UBS bank will spend $1 billion on comprehensive IT overhaul
Mon 17 Oct 2016
Swiss global financial services company UBS, the largest provider of private banking in the world, is set to spend $1 billion on a complete refit of its IT infrastructure.
Speaking to Reuters, UBS’ Chief Operating Officer for the company’s wealth management sector said “This is about integrating our historically fragmented infrastructure that we have globally into one platform”, and added “[We] want to have the same processes, the same way of approaching UBS and we also want to raise synergies and scale in the back office.”
The company, headquartered in Zurich, has not revealed what savings the project might yield over its current IT arrangements.
The IT overhaul, which does not cover the separately managed U.S. section of UBS, seems to be part of a drive toward refocusing from investment banking – which has lost much of its historical worth in the sector in recent years due to the globally low or negative interest rates put in place after the 2008 financial crisis – towards the growing field of wealth management.
Last week UBS launched its SmartWealth offering in the UK, with a minimum entry level of £15,000, including new and existing ISA holdings.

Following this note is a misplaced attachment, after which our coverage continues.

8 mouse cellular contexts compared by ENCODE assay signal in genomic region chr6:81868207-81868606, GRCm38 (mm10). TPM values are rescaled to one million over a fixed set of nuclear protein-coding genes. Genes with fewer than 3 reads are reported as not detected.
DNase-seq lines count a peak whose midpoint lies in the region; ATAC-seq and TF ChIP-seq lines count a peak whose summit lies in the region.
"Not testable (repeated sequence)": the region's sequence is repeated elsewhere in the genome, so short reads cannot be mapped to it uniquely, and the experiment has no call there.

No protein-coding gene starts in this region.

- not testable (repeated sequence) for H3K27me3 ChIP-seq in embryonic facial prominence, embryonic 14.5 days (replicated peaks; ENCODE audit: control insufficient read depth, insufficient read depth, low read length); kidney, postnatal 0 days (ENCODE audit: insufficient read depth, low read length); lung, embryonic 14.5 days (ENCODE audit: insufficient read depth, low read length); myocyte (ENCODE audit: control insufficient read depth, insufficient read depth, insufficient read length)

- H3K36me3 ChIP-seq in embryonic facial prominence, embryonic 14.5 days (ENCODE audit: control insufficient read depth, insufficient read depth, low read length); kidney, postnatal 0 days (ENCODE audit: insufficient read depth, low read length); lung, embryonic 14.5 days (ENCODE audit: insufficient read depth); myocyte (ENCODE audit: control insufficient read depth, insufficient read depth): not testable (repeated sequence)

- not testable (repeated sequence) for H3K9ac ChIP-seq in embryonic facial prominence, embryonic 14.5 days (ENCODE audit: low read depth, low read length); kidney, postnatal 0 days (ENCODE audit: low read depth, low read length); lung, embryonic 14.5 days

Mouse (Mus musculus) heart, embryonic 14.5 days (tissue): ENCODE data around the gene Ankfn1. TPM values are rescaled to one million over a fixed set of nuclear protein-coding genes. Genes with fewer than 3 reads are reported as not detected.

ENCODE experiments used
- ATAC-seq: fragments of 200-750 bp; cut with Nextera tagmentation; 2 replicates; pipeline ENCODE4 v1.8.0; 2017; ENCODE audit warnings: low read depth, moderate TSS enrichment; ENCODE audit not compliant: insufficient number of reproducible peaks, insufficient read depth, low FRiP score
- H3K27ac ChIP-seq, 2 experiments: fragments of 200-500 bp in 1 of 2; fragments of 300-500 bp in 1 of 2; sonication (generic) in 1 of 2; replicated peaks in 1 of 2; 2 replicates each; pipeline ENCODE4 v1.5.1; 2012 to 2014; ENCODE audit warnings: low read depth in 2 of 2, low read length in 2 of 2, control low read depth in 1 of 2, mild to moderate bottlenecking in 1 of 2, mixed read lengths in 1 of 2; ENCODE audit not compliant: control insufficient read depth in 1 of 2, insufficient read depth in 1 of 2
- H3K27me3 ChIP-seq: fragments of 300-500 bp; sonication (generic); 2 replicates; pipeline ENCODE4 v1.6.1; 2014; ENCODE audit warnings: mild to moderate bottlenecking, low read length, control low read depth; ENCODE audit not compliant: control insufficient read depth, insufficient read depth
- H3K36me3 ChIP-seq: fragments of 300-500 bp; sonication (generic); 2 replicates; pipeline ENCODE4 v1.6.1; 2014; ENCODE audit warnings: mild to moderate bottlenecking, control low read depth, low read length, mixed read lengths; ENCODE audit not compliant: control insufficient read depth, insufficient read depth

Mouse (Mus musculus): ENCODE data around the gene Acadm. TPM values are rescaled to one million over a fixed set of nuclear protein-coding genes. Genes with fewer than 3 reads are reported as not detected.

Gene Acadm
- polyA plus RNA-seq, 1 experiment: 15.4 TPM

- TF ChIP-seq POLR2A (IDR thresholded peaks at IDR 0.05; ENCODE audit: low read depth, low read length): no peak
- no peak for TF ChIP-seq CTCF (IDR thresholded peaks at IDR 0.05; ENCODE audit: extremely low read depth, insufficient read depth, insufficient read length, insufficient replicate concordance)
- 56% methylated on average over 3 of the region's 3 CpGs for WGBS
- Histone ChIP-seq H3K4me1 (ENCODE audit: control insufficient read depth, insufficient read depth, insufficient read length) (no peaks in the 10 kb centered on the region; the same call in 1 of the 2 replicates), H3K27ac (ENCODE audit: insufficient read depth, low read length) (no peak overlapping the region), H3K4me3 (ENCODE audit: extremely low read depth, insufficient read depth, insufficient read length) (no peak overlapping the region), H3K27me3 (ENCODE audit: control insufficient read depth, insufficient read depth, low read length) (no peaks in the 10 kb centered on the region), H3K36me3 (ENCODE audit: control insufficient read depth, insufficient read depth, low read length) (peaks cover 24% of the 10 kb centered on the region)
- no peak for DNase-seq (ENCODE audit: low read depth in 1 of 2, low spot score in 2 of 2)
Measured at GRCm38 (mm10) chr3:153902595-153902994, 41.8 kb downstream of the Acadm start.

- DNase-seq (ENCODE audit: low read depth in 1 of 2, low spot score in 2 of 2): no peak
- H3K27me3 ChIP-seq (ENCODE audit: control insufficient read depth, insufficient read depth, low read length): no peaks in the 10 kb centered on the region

The UK scheme is seen as a test-bed for services which could be rolled out to the company’s APAC region holdings. The Wealth Management division of UBS is worth approximately 947 billion Swiss francs, equivalent to about $925 billion. The company is estimated to manage $1.7 trillion in total customer assets.
Even given the scale of the holdings and potential of the product, $1 billion is an extraordinary level of investment for a private company which is already launching platforms in the market that the proposed IT platforms are intended to support, and almost harks back to the scale of the government IT fiascos of the late 1990s and early noughties.
Banking’s mindset on cloud is very different to the cash-strapped western governments which have developed entire provisioning frameworks and organisations to move their data loads into cloud storage and processing. In a 2015 report Tom Schmidt, Cyber Security Leader at FSO Switzerland, branded cloud-based services and third-party data management tools as ‘new channels of risk’, noting also the increasing threat that IP-based systems could prove to banking infrastructure.